|To my knowledge, this has never happened to anyone, anywhere.|
Following up on last Friday’s post, as well as more recent events, I’m still thinking about how my decision to love someone has to precede any possibility of speaking the truth to, with, or from them. (Ephesians 4:11-16, and especially v15—“speaking the truth in love”—is the scripture I’ve been contemplating.)
Specifically, this morning I’m thinking about how dearly I love some of my friends, despite the fact that they lie to me.
The Root(s) of Lies
As a pastor, I’m used to hearing from others what they want to believe about themselves. It’s no more true than any other lie would be, but most of the time they are only repeating to me what they hear themselves say. It’s often just wishful thinking about their own character. “I’ll see you at church Sunday.” “Don’t worry about it. I’ll call and order the parts.” “I’m fine. And how are you?” Sometimes, though, it’s more dangerously delusional. “Everybody’s business is a little slow right now. Things will turn around.” “She and I have just hit a little rough patch lately. We just need to make some time for each other.” “A doctor would just say it’s nothing to worry about, so why spend the money?”
|Hard to see it grow when he's looking you straight in the eye.|
The past few lies, though, were not based on self-deception. They were, in fact, the exact opposite of self-protection. They were lies that left the liars in dangerous situations. The liars lied with the intention to deceive me as to the circumstances they were facing. They gave untrue answers to direct questions about their personal safety.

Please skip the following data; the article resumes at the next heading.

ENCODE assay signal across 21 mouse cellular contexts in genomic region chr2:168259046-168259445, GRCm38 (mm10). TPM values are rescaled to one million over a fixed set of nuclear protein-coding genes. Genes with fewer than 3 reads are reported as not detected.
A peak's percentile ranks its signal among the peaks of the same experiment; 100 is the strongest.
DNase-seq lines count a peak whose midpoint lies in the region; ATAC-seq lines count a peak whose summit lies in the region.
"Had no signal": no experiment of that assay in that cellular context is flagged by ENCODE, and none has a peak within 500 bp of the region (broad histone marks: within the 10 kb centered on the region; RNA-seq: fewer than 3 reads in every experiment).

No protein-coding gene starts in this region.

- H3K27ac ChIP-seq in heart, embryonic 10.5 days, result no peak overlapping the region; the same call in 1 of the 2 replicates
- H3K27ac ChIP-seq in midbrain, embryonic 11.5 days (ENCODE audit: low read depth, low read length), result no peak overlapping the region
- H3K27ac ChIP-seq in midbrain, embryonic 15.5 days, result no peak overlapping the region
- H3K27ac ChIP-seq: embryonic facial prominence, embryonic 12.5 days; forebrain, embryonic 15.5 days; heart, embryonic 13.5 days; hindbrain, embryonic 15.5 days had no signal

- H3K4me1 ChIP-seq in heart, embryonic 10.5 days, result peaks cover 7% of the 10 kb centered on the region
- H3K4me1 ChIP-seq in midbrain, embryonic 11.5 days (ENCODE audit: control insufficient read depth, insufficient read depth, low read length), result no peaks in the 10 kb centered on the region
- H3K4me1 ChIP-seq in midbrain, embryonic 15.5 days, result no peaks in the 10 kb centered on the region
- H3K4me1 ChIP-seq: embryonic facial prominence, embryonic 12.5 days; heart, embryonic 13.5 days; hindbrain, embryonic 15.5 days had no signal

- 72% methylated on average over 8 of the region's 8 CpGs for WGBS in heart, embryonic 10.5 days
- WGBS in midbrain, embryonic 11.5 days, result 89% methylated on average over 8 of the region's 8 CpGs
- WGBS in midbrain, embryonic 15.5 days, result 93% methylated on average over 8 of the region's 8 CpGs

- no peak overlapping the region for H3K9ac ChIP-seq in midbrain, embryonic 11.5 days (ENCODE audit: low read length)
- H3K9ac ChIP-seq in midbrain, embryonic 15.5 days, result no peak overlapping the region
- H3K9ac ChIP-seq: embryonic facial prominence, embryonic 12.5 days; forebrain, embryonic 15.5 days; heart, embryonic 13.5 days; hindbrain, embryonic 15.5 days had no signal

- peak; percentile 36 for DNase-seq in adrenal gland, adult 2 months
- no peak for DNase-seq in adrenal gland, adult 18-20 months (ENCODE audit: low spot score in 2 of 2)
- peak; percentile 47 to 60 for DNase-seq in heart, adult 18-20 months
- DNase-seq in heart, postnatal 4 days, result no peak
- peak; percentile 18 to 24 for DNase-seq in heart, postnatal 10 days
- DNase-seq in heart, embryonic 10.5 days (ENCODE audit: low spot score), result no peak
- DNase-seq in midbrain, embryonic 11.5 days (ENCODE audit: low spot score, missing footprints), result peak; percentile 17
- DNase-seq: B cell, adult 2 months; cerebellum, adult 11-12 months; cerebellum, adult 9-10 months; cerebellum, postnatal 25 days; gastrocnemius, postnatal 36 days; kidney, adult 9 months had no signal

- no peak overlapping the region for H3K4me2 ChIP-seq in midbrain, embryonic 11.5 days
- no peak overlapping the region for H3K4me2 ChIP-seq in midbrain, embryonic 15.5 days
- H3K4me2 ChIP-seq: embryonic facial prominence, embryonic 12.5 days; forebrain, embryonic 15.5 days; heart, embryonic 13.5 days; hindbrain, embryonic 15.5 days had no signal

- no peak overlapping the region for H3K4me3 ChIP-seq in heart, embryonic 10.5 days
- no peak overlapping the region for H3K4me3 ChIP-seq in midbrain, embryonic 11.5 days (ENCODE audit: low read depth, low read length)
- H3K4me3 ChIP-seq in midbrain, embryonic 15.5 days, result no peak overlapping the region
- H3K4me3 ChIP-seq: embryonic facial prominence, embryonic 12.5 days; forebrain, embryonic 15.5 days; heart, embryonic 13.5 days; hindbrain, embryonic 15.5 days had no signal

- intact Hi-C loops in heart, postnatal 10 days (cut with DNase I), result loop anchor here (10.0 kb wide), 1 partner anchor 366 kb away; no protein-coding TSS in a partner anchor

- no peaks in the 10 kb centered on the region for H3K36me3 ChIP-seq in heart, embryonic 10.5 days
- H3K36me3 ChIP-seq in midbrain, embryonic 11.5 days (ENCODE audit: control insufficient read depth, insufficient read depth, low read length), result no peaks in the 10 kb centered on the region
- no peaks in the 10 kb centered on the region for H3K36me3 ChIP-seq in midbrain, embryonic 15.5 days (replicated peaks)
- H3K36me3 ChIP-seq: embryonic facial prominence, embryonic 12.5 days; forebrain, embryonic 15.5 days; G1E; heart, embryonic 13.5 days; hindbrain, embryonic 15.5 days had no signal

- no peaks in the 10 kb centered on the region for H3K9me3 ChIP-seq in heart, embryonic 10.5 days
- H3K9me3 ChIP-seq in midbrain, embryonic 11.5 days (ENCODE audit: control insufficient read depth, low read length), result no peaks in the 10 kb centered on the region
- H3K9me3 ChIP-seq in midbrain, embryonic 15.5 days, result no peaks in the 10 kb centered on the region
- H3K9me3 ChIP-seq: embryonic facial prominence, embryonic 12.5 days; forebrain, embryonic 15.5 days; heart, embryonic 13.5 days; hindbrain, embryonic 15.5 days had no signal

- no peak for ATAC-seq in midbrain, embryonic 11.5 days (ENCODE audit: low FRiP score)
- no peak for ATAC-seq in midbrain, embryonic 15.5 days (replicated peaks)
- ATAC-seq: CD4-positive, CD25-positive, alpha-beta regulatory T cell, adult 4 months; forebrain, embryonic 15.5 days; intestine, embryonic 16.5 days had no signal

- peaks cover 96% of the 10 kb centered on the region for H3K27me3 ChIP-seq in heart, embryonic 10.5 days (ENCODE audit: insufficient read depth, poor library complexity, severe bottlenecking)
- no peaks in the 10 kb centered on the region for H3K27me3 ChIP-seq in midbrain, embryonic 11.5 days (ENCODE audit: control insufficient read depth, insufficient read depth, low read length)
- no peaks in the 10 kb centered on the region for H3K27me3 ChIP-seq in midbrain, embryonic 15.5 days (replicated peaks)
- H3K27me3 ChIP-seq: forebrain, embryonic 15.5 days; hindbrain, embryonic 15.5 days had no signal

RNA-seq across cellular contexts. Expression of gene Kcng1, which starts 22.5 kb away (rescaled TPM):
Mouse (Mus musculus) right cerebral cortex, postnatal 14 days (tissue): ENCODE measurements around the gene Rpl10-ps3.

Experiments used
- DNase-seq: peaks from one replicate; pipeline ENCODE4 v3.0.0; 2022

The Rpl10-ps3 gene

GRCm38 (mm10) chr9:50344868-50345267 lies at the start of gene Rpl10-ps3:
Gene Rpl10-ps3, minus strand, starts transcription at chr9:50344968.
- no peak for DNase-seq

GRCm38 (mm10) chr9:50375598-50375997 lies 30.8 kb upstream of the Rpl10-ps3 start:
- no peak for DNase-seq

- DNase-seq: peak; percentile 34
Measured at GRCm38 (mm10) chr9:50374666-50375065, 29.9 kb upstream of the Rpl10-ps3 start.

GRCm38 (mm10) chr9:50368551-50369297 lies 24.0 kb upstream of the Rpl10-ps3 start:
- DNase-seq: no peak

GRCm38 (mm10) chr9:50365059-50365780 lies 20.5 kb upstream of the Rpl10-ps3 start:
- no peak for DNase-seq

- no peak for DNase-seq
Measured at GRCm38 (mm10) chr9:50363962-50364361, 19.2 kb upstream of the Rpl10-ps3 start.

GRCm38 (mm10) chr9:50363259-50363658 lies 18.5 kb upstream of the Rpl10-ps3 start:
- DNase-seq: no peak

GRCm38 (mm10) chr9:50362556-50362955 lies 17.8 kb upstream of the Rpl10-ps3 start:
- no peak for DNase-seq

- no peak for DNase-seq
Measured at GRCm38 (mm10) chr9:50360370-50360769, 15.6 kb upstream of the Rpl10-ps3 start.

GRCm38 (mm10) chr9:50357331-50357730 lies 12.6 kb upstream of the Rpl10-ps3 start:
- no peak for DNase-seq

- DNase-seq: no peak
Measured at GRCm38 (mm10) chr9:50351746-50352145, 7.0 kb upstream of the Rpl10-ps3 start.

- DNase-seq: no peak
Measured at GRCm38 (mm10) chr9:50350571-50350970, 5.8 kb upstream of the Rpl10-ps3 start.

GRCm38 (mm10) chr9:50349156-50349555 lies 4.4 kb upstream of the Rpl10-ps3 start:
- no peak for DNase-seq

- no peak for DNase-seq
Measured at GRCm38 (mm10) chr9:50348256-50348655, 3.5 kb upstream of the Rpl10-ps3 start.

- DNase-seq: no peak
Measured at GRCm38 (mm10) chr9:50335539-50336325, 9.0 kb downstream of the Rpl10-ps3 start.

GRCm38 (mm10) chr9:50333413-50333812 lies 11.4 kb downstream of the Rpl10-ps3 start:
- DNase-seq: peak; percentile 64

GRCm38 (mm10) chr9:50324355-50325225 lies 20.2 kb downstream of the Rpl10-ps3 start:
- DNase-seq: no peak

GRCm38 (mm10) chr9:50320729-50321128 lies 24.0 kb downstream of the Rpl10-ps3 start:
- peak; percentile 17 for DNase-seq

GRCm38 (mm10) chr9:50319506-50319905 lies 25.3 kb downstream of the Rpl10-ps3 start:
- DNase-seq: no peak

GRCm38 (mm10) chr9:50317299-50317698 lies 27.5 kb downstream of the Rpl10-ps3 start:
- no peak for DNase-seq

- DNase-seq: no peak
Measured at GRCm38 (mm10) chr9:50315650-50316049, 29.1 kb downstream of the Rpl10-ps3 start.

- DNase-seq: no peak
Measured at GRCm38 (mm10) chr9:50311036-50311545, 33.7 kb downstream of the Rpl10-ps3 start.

To be fair, I should note the reason I now know I was lied to. In each case, the person who lied to me has since admitted the truth. I have followed-through as they imagined I would, because, as they know, I am their friend even when they lie to me.
Allowing the Lies
You see, I believe that Christian fellowship, any friendship, and relationships of all types require a commitment to authenticity, transparency, and vulnerability. By authenticity I mean, “What I choose to say is what is true.” Transparency, to me, means, “Whatever is true, I choose to say.” And vulnerability is simply the acknowledgement that when we say what is true, “it may be used in evidence against us.” With regard to my lying friends? In my attempts to live in authenticity and transparency, I willingly make myself vulnerable to the consequences of believing their lies. And in a few cases recently that has motivated them to trust me with the truth.
|My biggest problem with the lies? I believed them.|
This is not, however, the optimal means of building trusting relationships. Lies can badly damage our friendships. I still believe that authenticity and transparency, despite the vulnerability, is the best course to follow. But if my commitment to these relationships is to mean something, then I must accept its consequences. Creating an environment in which the truth may be spoken requires a commitment to establishing a loving relationship…in which someone may choose to lie for quite awhile longer before entrusting us with the truth.
Deciding to love first, ask questions later, and perhaps only eventually learn the truth about another person’s beliefs, behaviors, situations and circumstances? That commitment costs. And it hurts. But it works. And it’s worth it.